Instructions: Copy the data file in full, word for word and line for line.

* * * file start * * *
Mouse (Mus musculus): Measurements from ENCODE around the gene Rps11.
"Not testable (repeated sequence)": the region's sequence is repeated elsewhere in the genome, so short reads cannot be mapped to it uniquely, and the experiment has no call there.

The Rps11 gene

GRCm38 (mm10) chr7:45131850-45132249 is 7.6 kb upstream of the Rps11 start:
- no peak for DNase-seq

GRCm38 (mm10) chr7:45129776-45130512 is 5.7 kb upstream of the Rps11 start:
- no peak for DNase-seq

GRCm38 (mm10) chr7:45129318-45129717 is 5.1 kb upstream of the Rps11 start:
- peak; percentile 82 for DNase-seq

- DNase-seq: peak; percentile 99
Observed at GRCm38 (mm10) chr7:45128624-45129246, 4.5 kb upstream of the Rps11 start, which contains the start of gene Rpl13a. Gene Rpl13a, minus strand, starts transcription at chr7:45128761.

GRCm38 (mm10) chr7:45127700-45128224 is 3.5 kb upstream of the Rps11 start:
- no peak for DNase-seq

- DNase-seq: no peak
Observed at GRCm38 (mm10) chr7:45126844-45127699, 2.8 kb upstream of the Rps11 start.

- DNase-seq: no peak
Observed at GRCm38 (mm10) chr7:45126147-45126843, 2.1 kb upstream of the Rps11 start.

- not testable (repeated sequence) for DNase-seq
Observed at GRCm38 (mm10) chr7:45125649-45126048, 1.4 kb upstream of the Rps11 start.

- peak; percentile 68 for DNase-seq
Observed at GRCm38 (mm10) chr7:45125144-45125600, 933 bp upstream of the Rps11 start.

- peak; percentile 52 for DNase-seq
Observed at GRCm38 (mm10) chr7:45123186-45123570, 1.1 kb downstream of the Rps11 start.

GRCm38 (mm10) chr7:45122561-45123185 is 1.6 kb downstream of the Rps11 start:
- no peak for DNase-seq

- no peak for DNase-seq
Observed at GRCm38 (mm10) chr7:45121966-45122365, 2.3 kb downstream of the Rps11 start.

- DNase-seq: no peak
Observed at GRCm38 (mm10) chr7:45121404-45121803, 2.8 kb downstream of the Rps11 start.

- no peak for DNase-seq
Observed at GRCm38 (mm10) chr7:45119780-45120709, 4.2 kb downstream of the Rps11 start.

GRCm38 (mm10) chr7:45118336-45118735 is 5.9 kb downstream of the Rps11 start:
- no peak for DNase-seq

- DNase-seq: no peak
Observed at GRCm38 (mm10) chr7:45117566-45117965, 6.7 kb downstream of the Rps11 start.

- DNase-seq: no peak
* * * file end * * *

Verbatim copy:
Mouse (Mus musculus): Measurements from ENCODE around the gene Rps11.
"Not testable (repeated sequence)": the region's sequence is repeated elsewhere in the genome, so short reads cannot be mapped to it uniquely, and the experiment has no call there.

The Rps11 gene

GRCm38 (mm10) chr7:45131850-45132249 is 7.6 kb upstream of the Rps11 start:
- no peak for DNase-seq

GRCm38 (mm10) chr7:45129776-45130512 is 5.7 kb upstream of the Rps11 start:
- no peak for DNase-seq

GRCm38 (mm10) chr7:45129318-45129717 is 5.1 kb upstream of the Rps11 start:
- peak; percentile 82 for DNase-seq

- DNase-seq: peak; percentile 99
Observed at GRCm38 (mm10) chr7:45128624-45129246, 4.5 kb upstream of the Rps11 start, which contains the start of gene Rpl13a. Gene Rpl13a, minus strand, starts transcription at chr7:45128761.

GRCm38 (mm10) chr7:45127700-45128224 is 3.5 kb upstream of the Rps11 start:
- no peak for DNase-seq

- DNase-seq: no peak
Observed at GRCm38 (mm10) chr7:45126844-45127699, 2.8 kb upstream of the Rps11 start.

- DNase-seq: no peak
Observed at GRCm38 (mm10) chr7:45126147-45126843, 2.1 kb upstream of the Rps11 start.

- not testable (repeated sequence) for DNase-seq
Observed at GRCm38 (mm10) chr7:45125649-45126048, 1.4 kb upstream of the Rps11 start.

- peak; percentile 68 for DNase-seq
Observed at GRCm38 (mm10) chr7:45125144-45125600, 933 bp upstream of the Rps11 start.

- peak; percentile 52 for DNase-seq
Observed at GRCm38 (mm10) chr7:45123186-45123570, 1.1 kb downstream of the Rps11 start.

GRCm38 (mm10) chr7:45122561-45123185 is 1.6 kb downstream of the Rps11 start:
- no peak for DNase-seq

- no peak for DNase-seq
Observed at GRCm38 (mm10) chr7:45121966-45122365, 2.3 kb downstream of the Rps11 start.

- DNase-seq: no peak
Observed at GRCm38 (mm10) chr7:45121404-45121803, 2.8 kb downstream of the Rps11 start.

- no peak for DNase-seq
Observed at GRCm38 (mm10) chr7:45119780-45120709, 4.2 kb downstream of the Rps11 start.

GRCm38 (mm10) chr7:45118336-45118735 is 5.9 kb downstream of the Rps11 start:
- no peak for DNase-seq

- DNase-seq: no peak
Observed at GRCm38 (mm10) chr7:45117566-45117965, 6.7 kb downstream of the Rps11 start.

- DNase-seq: no peak